Karen Walker

The Galaxy Aerospace production Galaxy inter-continental business jet is making its debut appearance at Farnborough 2000. The aircraft flew here from Fort Worth, Texas, after a refuelling stop in Stephenville, Canada.

Heavily loaded with seven passengers and 600lb of baggage, the aircraft easily maintained a cruise speed of 0.81 mach, and pilot Jerry Blessing, director of Galaxy's flight operations, reported an "excellent performance".

The aircraft's continued success story brings sweet satisfaction to the man who has led this programme from its outset. Brian Barents, president and chief executive officer at Galaxy Aerospace says the sceptics get quieter every day. "We have four aircraft in service now and we will be producing two a month from now," he says.


"The acid test was getting the airplanes in service and a lot of people were asking whether we could support the product. We have proved that we can and will. "It really says something for the airplane that it has had such a marvellous introduction. It's certainly the smoothest programme I have ever known."

One interesting and potentially important development is the Galaxy's introduction to the booming fractional ownership market. The company is believed to be continuing discussions with NetJets about possible sales of the Galaxy to the fractional ownership operator. In the meantime, however, a Galaxy customer has contracted with NetJets' backup fleet to make the aircraft available for 1,000h per year.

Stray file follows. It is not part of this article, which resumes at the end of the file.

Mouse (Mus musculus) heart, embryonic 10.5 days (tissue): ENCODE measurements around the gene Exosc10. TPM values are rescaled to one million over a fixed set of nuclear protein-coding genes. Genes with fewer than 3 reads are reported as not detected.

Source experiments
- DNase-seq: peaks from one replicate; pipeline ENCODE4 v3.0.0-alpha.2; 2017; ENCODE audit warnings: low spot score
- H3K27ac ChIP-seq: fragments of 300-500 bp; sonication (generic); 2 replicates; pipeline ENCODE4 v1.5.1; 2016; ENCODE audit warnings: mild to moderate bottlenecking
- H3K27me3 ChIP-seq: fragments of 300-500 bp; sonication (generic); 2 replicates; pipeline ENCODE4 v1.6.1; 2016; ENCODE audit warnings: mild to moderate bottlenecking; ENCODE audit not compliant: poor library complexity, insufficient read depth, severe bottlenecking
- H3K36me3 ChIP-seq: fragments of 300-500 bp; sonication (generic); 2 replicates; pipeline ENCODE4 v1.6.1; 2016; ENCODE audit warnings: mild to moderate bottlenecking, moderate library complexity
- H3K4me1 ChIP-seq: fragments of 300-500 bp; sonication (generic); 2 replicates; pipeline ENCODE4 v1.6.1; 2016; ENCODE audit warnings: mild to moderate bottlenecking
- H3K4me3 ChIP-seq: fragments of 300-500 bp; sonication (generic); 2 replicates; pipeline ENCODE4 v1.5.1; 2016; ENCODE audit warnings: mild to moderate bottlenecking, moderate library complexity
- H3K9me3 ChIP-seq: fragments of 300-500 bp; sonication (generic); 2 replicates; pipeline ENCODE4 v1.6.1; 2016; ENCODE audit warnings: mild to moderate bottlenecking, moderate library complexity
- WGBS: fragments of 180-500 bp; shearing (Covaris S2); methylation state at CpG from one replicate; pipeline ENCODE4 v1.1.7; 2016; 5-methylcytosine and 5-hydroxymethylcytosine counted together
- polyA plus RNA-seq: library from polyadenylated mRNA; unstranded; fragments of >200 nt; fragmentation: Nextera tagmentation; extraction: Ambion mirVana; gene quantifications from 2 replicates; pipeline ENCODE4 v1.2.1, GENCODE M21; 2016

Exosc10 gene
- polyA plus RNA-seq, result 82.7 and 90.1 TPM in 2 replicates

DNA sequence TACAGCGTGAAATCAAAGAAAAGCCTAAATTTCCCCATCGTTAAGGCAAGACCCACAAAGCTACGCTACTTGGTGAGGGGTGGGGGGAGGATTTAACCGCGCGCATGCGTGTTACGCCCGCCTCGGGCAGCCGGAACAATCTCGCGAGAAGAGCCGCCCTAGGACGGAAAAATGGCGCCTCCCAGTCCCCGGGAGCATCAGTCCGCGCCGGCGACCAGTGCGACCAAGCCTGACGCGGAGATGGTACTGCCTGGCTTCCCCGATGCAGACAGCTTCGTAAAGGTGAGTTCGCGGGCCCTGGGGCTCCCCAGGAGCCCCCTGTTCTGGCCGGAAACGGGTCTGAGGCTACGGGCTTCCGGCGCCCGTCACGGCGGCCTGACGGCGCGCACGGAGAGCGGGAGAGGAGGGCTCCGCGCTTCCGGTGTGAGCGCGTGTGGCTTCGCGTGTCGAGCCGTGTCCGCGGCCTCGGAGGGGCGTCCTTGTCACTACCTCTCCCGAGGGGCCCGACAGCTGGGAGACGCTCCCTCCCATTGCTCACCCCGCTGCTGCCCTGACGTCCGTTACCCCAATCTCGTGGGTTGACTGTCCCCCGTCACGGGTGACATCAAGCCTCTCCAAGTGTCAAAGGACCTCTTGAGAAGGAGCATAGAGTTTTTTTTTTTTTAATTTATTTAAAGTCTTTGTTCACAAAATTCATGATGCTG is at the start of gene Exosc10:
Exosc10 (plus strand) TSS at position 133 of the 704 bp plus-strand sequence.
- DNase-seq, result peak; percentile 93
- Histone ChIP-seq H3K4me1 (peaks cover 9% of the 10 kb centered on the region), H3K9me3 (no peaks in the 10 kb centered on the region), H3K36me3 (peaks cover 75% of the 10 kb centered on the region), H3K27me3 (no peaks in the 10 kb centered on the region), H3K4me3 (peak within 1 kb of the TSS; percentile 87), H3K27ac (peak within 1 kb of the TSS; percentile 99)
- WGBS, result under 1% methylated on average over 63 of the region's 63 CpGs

Aircraft no.9 will be delivered in August and will provide the Galaxy with valuable exposure to the fractional ownership market.

Barents says the company is looking at how it might develop a family of business jets around the Galaxy. "We are looking at everything spanning the entry-level jet way up to the supersonic jet," he says. "We need to understand the changing dynamics in the market place, so three months ago we launched a market research programme to understand the customers' perceived needs for the next couple of decades. "The reality is that we will probably build on the production line we have today, so we are looking at products either side of the current product. But it's too early to draw that conclusion yet. "We expect to finish analysing the data this fall and by the end of January we should be able to articulate our priorities.


"We are not trying to be all things to all people, but my philosophy is that we should be the number one in whatever market we serve. The bottom line will be value."

More than 100 Galaxies have been sold to date. Barents says the four aircraft in service are averaging more than 800h each twice the typical use of a business jet. Recent improvements to the aircraft, including a noise reduction system, are being "extremely well received", says Barents. And he adds that there have been no support issues. "We are very competitive with Bombardier and Gulfstream on this front," he says. "Like them, we rely on outside partners to maintain the aircraft outside the USA and we are on a par with the other manufacturers. "In the USA we have complemented our own centre with excellent third parties such as Garrard, Signature and Duncan."


In the USA, Galaxy has established a service centre at Alliance, Texas. Other facilities are likely to be built as the company grows, says Barents.

A new simulator operated by FlightSafety will also be completed by August, ready for training to begin in October.

While all eyes will inevitably be on the new Galaxy at Farnborough, Barents is also pleased with progress on what he describes as the 'workhorse' the Astra SPX business jet. The company has sold 64 Astras since its introduction 12 years ago and now has its largest-ever backlog. "It will always be a niche market, but we have seen a steady base of orders and I don't see anything to change that," he says.

Source: Flight Daily News